There are four forces that act on an
aircraft in flight: lift, weight, thrust, and drag. From Newton's
first law of motion we know that an object
at rest will stay at rest, and an object in motion (constant
velocity) will stay in motion unless acted on by an external force.
If there is no net external force, the object will maintain a constant
In an ideal situation, the forces acting on an aircraft in flight can
and produce no net external force.
In this situation the lift
is equal to the weight, and the thrust
is equal to the drag. This flight condition is
called a cruise condition for the aircraft.
While the weight
decreases due to fuel burned, the change is very small relative to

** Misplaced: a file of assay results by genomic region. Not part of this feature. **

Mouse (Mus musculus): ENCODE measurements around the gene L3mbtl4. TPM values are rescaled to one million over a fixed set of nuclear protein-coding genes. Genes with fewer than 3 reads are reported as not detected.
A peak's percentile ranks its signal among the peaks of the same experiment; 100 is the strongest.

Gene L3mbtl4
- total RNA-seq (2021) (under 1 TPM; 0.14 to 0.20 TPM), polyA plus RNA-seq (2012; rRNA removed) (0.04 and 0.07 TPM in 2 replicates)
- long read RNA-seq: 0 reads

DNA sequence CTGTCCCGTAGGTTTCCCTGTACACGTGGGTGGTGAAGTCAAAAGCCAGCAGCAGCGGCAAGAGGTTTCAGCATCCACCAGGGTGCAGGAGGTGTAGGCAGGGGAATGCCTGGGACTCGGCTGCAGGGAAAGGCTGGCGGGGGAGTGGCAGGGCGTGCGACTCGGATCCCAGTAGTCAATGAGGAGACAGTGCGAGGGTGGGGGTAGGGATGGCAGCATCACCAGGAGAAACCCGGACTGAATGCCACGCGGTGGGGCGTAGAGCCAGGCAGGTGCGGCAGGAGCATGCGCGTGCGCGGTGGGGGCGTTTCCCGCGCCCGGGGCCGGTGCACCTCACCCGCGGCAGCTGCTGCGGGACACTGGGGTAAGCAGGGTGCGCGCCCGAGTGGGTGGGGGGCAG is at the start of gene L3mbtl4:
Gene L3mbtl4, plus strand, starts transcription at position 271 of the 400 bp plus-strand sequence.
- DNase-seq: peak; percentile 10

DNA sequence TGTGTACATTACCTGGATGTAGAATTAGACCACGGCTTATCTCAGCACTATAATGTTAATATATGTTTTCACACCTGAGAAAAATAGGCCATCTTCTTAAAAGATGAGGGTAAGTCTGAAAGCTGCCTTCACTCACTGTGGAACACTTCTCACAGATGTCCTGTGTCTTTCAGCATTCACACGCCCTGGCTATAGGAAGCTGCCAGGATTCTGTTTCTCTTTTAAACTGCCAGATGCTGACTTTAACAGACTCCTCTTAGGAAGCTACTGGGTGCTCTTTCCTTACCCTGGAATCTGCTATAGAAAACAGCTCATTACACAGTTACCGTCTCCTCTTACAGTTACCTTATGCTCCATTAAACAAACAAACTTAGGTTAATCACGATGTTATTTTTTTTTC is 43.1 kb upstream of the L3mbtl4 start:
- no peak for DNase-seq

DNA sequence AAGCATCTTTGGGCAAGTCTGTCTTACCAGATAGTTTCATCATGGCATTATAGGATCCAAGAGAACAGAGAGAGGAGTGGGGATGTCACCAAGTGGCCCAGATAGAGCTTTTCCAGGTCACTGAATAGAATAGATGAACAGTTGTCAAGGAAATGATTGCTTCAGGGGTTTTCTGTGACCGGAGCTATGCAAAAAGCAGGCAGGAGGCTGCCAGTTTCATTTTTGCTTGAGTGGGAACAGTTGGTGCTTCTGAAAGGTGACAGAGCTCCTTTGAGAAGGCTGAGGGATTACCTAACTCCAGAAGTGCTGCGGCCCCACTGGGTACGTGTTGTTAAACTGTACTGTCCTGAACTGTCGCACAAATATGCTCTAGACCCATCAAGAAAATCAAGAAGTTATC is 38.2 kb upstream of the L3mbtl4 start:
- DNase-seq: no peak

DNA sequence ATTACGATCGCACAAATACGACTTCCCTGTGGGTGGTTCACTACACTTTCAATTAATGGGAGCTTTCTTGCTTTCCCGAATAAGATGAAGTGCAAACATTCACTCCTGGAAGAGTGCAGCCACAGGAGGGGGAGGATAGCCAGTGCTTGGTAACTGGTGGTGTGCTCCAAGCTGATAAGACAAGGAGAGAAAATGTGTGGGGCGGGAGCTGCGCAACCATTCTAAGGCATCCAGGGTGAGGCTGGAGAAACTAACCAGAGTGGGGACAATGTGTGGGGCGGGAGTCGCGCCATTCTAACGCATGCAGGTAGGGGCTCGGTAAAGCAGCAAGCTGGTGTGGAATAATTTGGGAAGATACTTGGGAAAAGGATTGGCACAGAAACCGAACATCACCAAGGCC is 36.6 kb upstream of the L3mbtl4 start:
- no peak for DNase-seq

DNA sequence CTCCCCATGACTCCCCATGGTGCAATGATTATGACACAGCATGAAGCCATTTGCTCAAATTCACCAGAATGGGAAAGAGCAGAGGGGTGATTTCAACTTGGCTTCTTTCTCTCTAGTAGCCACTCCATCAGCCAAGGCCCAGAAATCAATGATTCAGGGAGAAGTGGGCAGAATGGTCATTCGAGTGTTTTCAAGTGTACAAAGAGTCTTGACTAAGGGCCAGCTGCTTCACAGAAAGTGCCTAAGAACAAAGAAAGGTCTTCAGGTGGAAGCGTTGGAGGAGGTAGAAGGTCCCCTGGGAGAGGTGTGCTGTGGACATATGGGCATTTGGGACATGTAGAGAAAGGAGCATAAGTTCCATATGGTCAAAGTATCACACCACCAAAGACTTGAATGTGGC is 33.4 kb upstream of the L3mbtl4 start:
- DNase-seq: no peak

the total aircraft weight. The aircraft maintains a constant airspeed
called the cruise velocity.
Except during take-off, the Wright brothers'
spent most of the flight time in a cruise condition.
If we take into account the relative
velocity of the wind, we can determine the ground speed of a
The ground speed is equal to the airspeed plus the wind speed (vector
of the aircraft is a pure
With a constant ground speed it is relatively easy
to determine the aircraft range, the
distance the airplane can fly with a given load of fuel.
If the forces on the aircraft become
unbalanced, the aircraft moves in the direction of the
greater force, and we can
acceleration of the aircraft from
Newton's second law of motion (F = m
- Re-Living the Wright Way
- Beginner's Guide to Aeronautics
- NASA Home Page